In the BW4 run, the rainfall system passed on the northwestern slope of the island. Figure 10 shows the horizontal distributions of qr and updrafts at 5-min intervals. At 0035 ST (Fig. 10a), the qr region was located along longitude 126.18°E. During the period 0035–0050 ST (Fig. 10a–d), the qr region moved to the northwestern side of the island, with updrafts forming ahead of the qr region. At 0050 ST (Fig. 10d), the qr region was apparent on the northwestern island in the region 126.25°E–126.37°E, including intense qr (>7 g kg−1). Ahead of the eastward-moving qr region, in the area of terrain-modified moist south–southwesterly winds (Fig. 2c), an updraft of 0.5 m s−1 was distributed at a height of 500 m. During the period 0130–0150 ST (Fig. 10f, g), the qr region moved further east to the area of dry descending air (Fig. 2c, d). Subsequently, the qr intensity decreased to 5 g kg−1, without passing the intense low-level updraft of 1.7 m s−1 on the northern side of the island in the region 126.52°E–126.65°E (Fig. 10f).

Similar to what was observed in run BNW2 (circles, Fig. 5), the rainfall system in BW5 passed on the northern side of the island (stars, Fig. 9b). Figure 11 shows the horizontal distributions of qr and updrafts in BW run. To illustrate the vertical structure of vertical winds and RH observed in the BW5 run, the vertical transects AB and CD were selected from the region depicted in Fig. 8c. The AB transect is oriented parallel to the prevailing low-altitude southwesterly winds, as shown in Fig. 3. The CD transect is oriented along the passage of the rainfall system. During the period 0030–0050 ST (Fig. 11a–e), the qr region landed on the northwestern side of the island, with an updraft (0.7 m s−1) developing ahead of the qr region. During the period 0045–0050ST (Fig. 11d, e), a relatively intense updraft exceeding 0.7 m s−1 was identified in the southern part of the qr region, where the terrain-modified south–southwesterly winds converged with the southwesterly winds (Fig. 2e, f). At 0050 ST, along transect CD (Fig. 7b), the generated rainfall system was located on the northwestern slope of the terrain at 10–23 km, with updrafts of >6 m s−1; on the northern side of the terrain, at 25–40 km, a high-RH region (>90%) was distributed ahead of the rainfall system below an altitude of 4 km. During the period 0100–0110 ST (Fig. 11f, g), the qr intensified to >9 g kg−1 on the northern side of the island, and a low-level intense updraft of >1.3 m s−1 developed in the southern part of the qr region (126.35°E–126.48°E). At 0130 ST (not shown), the qr region located on the northeastern side of the island was dominant at low altitudes, in a region of low RH and downdrafts (Fig. 2e, f), showing the dissipation in qr intensity. Along transect AB (Fig. 7f), at 0200 ST, when the system was located off the northeastern shore of the island, the dissipated rainfall system apparent at 80–100 km was a dry region (RH<70%) at altitudes below 4 km and a wet region (RH>95%) at altitudes of 4–6 km.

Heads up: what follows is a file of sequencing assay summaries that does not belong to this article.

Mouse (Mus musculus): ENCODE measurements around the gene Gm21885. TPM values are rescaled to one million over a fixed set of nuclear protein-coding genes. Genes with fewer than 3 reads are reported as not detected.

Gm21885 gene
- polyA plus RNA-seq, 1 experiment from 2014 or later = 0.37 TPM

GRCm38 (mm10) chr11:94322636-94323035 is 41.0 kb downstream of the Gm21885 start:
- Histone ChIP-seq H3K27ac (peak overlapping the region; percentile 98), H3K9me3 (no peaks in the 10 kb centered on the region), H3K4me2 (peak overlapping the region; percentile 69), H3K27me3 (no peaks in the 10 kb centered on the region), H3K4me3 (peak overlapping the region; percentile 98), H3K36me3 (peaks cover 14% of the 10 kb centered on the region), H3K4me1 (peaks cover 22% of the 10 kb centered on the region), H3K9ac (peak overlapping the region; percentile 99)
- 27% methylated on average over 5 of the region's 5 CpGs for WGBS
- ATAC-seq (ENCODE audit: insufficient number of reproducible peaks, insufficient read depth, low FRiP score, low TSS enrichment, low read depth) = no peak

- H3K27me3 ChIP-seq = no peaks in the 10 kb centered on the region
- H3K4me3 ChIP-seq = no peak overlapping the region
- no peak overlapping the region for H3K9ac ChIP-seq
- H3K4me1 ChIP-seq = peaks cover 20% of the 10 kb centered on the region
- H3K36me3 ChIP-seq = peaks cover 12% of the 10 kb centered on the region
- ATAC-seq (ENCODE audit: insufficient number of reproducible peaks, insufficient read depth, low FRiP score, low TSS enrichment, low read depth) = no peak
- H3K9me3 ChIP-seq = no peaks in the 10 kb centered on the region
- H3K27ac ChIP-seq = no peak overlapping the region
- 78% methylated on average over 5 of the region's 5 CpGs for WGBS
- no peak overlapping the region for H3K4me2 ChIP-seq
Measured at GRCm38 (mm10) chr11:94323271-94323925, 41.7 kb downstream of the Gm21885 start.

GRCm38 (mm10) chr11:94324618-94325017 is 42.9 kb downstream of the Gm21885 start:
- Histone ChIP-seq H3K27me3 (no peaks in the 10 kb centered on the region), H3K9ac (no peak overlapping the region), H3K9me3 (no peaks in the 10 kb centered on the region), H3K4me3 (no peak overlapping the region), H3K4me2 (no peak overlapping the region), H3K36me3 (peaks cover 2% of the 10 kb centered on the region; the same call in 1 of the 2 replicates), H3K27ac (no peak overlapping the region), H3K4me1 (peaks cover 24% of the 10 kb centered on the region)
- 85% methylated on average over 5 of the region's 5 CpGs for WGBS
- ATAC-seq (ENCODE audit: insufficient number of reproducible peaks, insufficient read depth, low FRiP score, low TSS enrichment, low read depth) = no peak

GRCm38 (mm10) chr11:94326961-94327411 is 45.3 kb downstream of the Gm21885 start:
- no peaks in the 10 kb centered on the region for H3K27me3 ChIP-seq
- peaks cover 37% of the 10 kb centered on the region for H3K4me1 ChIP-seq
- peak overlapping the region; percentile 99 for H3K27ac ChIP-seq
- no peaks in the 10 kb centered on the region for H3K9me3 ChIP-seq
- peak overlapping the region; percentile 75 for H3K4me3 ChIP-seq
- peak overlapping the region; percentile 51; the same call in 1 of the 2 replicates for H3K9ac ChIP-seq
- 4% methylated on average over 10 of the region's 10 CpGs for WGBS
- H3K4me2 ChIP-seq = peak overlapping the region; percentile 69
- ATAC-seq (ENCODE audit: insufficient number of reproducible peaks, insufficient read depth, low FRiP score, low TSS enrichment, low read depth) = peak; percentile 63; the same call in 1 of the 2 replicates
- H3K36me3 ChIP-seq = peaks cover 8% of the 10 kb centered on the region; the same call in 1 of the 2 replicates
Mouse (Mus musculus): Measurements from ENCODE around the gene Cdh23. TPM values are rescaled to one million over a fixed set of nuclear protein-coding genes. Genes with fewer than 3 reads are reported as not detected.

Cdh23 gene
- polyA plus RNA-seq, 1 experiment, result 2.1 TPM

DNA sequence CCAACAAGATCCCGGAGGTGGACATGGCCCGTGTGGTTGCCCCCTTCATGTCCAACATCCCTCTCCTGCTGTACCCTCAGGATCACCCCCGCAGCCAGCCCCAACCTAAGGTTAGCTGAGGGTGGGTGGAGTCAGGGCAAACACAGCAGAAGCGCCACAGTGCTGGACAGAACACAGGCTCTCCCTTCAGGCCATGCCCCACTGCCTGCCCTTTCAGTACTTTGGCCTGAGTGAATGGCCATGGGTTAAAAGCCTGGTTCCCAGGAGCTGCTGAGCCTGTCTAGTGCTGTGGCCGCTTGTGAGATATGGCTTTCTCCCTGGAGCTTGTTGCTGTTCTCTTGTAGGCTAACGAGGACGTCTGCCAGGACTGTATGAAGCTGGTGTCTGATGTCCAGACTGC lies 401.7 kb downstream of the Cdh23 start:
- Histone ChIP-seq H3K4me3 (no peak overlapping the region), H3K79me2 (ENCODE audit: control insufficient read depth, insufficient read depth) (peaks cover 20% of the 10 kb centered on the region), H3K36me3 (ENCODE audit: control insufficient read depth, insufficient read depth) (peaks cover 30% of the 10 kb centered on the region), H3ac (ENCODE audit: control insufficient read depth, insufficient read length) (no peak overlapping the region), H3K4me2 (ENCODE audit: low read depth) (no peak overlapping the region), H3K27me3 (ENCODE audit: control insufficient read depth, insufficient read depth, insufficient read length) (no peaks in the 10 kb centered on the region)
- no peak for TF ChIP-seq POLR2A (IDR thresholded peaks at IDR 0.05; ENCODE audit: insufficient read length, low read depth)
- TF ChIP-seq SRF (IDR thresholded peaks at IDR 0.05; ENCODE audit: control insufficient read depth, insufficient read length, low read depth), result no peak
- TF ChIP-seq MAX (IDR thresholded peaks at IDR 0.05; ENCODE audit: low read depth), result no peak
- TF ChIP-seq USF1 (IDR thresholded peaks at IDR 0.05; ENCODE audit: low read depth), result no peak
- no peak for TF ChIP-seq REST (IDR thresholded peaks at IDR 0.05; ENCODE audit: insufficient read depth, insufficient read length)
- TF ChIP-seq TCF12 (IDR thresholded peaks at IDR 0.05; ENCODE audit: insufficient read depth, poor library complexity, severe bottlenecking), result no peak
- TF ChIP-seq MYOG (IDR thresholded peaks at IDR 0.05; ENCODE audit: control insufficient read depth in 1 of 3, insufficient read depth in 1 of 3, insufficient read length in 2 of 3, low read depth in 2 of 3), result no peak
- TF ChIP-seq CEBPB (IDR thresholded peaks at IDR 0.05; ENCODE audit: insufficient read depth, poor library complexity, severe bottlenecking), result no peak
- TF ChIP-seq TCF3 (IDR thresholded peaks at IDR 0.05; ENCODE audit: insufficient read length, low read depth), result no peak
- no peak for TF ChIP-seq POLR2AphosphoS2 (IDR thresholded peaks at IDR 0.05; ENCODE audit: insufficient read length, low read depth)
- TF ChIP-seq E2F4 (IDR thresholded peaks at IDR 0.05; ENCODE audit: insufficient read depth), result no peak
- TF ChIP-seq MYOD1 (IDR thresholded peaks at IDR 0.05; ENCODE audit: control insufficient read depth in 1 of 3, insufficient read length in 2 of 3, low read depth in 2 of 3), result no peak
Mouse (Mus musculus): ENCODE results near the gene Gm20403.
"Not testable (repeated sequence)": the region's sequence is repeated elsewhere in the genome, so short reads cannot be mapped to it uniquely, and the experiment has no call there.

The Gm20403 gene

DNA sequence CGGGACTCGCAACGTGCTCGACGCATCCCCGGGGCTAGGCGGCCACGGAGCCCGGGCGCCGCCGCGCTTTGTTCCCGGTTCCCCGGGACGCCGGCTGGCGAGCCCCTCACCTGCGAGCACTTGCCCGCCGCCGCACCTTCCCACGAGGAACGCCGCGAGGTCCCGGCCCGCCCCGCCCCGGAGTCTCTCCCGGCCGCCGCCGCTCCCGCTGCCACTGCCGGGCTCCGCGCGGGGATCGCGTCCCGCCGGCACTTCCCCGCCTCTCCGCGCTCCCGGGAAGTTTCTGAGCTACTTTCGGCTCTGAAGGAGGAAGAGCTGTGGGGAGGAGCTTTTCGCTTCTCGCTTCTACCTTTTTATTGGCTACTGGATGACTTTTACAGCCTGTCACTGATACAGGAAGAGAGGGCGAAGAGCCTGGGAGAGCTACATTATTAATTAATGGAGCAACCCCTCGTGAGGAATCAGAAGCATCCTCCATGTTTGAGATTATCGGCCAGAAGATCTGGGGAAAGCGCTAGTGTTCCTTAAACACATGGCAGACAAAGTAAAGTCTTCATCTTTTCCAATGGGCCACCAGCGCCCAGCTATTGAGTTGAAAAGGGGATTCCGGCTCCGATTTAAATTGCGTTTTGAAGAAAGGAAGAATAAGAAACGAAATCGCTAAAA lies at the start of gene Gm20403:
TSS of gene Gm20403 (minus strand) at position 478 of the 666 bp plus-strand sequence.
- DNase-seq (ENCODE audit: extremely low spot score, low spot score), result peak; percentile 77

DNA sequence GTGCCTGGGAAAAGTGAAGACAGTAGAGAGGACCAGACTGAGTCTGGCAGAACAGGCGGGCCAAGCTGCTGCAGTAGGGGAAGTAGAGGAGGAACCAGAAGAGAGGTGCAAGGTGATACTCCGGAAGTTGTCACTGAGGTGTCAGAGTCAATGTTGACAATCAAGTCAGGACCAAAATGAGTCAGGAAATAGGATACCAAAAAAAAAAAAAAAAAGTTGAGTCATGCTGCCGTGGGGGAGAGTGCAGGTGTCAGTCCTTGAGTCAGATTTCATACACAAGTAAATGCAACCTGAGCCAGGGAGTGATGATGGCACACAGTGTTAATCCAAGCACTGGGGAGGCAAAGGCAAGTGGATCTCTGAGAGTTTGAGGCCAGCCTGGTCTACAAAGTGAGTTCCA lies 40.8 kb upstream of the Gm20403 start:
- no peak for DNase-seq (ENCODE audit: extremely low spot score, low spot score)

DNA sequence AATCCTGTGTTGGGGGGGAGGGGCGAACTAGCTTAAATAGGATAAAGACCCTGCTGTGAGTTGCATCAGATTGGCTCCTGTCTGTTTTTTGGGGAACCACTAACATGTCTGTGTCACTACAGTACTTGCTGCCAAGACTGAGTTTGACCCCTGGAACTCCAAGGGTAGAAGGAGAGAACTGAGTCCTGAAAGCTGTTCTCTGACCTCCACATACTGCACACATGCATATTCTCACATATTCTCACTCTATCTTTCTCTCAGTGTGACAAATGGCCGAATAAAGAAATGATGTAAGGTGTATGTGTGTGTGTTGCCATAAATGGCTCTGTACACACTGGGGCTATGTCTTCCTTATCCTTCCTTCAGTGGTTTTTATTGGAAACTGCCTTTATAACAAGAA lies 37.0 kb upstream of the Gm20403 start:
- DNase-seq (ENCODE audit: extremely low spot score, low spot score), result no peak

Fig. 11  

Horizontal distributions of the mixing ratio of rain water (qr, in grey scale) at a height of 2 km and the updraft (w, contours) at a height of 500 m in the BW5 run: (a)–(e) at 5-min intervals during the period 0030–0050 ST; and (f)–(h) at 10-min intervals during the period 0100–0120 ST. The shaded and contoured regions are as in Fig. 6.

The qr region generated in the BW2 run landed on the northwestern side of the island in an area of moist and weak southwesterly winds (similar to those that prevailed in the NB2 run, not shown). The related updraft region (>0.5 m s−1) was elongated along the northwestern side of the island. At 0050 ST, a region of intense qr (>4 g kg−1) was distributed on the northwestern side of the island. Relatively intense low-level updrafts 1.1 m s−1 were apparent on the western side of the island, in a region of moist southwesterlies (Fig. 2a). At 0100 ST, an intensified qr region with relatively intense updrafts (>2 m s−1) was apparent on the western upslope at a height of 2 km. During the period 0100–0200 ST, the qr region travelled from the western to the eastern slope of the terrain, where prevailing southwesterly winds with high RH (>94%) were observed.

Table 4 summarised the experiments which were initiated with a warm bubble present off the western shore and off the northwestern shore (i.e., the BW and BNW runs); Pmax (mm/5 min) is the maximum rainfall amount; Lpmax (°N, °E) is the location of Pmax; Awest and Aeast (km2) represent the horizontal area of accumulated rainfall exceeding 20 mm to the west and east, respectively, of longitude 126.6°E; Drain (min) is the duration of rainfall intensities exceeding 5 mm/5 min; and OCwest and OCeast represent whether the rainfall system passes over the convergence zone on the western and eastern sides, respectively, of longitude 126.6°E.

5. Discussion

The Discussion focuses on the extent to which our results confirm our initial hypotheses, namely that (1) rainfall systems are enhanced in advance of their arrival onto a terrain (Jeju Island) when the system approaches towards the northern side of the island and (2) rainfall systems are enhanced on the lee side of an island in the case of fairly low Fr. Figure 12 is a 3-dimensional schematic illustrating the effects of terrain (Jeju Island) on the modification of prevailing winds, the formation of related updrafts and downdrafts, and the corresponding evolution of a rainfall system, based on the results of the present study and discussions of the results of previous studies (Lee et al., 2010, 2012, 2014). A discussion of rainfall enhancement in advance of the arrival of the rainfall system on the terrain is presented in Section 5.1. A discussion of rainfall enhancement on the lee side of the terrain is presented in Section 5.2.